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Are charities hijacking the sport of running?

Posted by Emma Nicol | 4 December 2013

Categories: Charity Participation Race Promotion Running Third Sector Well-being

charity running

The vest wearing way or the highway?

Door 22 recently did some research into why people run for charity and what barriers there are to people running more often for them. We received a few comments amongst the general interesting statistics and figures that made us want to write about it.

Charity Running, What Runners Said..

“I don’t want to raise money. I run as a challenge to myself and for personal enjoyment”.

“Charities take away too many places from “regular” runners. It feels like our sport is being hijacked. Running is a sport and should cater first and foremost to those wishing to race, whether fast or slow. Doesn’t happen in any other sport”.

“The charity paying a fee to the race organisers for a place is a scandal waiting to be exposed – a big portion of people’s donations is being stolen without their knowledge”.

The Case for Charity Running

Running races (and also cycling events) in their increasingly varied forms are now more often than not associated with fundraising. This has certainly become more virulent in recent years for all sorts of reasons: the celebrity/media/pr spotlight, the popularity of running in general and the fact that bigger races allocate (hold back) a large proportion of their places to charity partnerships forcing places to be obtained only through agreeing to a fundraising effort.

The reason race organisers court the charities so readily is that they are able to sell places in bulk, so why wouldn’t they allocate a fair proportion to fundraisers? It makes perfect business sense. The prices are usually based on a supply and demand structure, so therefore much higher in fee and usually associated with a marketing/advertising package. Marathons and the higher profile half marathon and 10ks are the ones who most use this structure. It is such a massive revenue stream for charities that the race /charity partnership has caused the place demand, place balance and price structure to become increasing self-perpetuating.

These days there is often a slightly embarrassed shrug or slight audible gasp when someone being interviewed admits they’re not running for a charity. In a radio interview with the Bupa Great Run in Manchester I heard the interviewer asking a runner several times ‘who’ [which charity] they were running ‘for’ as the first question. Shouldn’t the opener be ‘why’ they are running? Not everyone runs in an advertising vest.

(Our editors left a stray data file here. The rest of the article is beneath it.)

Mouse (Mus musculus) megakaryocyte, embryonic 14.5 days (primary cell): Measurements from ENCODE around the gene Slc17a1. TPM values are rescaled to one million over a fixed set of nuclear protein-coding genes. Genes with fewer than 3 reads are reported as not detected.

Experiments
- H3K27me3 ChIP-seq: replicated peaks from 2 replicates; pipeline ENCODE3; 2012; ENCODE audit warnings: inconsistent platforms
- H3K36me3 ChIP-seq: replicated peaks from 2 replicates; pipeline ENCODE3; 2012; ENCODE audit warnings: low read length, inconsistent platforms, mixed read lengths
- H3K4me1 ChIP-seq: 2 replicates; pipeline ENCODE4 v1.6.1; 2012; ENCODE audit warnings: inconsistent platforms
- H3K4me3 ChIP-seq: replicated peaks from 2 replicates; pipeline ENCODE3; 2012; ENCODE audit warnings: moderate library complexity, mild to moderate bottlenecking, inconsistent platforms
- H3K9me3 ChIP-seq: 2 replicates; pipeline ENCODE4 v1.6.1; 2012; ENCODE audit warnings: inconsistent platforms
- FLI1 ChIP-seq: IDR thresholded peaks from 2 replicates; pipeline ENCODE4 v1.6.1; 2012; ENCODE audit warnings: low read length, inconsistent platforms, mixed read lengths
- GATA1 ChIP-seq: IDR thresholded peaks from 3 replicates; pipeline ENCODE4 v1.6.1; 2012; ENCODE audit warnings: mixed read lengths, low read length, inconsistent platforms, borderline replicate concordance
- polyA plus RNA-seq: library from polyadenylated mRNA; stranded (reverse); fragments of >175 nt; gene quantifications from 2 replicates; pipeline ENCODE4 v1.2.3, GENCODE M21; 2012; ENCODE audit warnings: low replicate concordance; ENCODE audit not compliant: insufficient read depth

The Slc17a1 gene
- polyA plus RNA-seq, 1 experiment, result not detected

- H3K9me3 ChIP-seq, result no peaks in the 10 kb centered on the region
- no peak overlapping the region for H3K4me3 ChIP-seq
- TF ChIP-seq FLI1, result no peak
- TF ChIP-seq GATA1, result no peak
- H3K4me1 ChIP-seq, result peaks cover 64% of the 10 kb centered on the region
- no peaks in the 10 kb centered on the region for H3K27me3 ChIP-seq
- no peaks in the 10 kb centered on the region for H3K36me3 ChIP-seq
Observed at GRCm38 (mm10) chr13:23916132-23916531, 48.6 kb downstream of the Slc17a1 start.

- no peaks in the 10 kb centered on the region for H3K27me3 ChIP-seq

Running is a healthily addictive sport – it has a strong backbone of a running community. You only need to visit the community facing sites which have forums (Runners World, the Running Bug and Fetch) to demonstrate the fact and see the enthusiasm, support and dedication of this group. It is within this steadfast group that the question of whether the pure love of running is being taken over and the true runners are being squeezed out of the sport they love.

There is certainly a small collective view bubbling up amongst runners that running is being hijacked by charities. It shouldn’t be this way and I think it’s reached a time where race organisers and charities alike should be working together to avoid any further negativity or damage. There is a place for charity events and so too is the free spirit and enjoyment of running. One of my favourite quotes by Mark Remy in the Runner’s Rule Book is:

Rules of Running #11
Don’t complain about the entry fee
No one is holding a gun to your head – if you don’t like the fee find a smaller, cheaper race.
Running is free; racing is not.

Is there a way that the two can work more harmoniously? One of the things I think that charities can do to address the concern is to be more open and honest about the costs associated with the place they are offering. Everyone needs to be more up front about the fees and the actual price of registration. It should be clear that charities are not given places for free. Races are costly to put on and organise professionally with health and safety, road closures to name just a few aspects as is the fundraising material, support and staffing needed by the charities. There are foundation costs that need covering and that is what the targets are based on.

Is the current charity to regular place balance right in the big races? It will possibly always be weighted more towards charity places way in the high demand driven races. The proportion may seem a bit off but it’s just plain old business strategy of supply and demand.

The question could also be asked of the runner – why ‘must’ you do that particular race? Is it just because it’s high profile rather than it being the desired length or location? There are plenty of races out there, the not-so-charity-facing races or the races that don’t attract the fundraisers. These are of course the lower demand races, the ones that aren’t as well publicised, non-televised, not quite so ‘must-do’ and spot lighted. These often take the form of the smaller, club arranged races which tend to be a lot cheaper to enter and are much smaller in participant numbers. Just like the local high street, it’s the smaller independent organised events that need supporting to service the true sport of running. With charity running there’s the added team element and support in place and the fact that it’s not just running for yourself, so there’s also that trade-off and decision.

So, if runners really must do the London, New York Marathons, Royal Parks Half, Great North Run then I think it will remain a case of just having to grab that Rabbits foot, four leaf clover and get everything crossed for the ballot entry or get a sponsor form ready.

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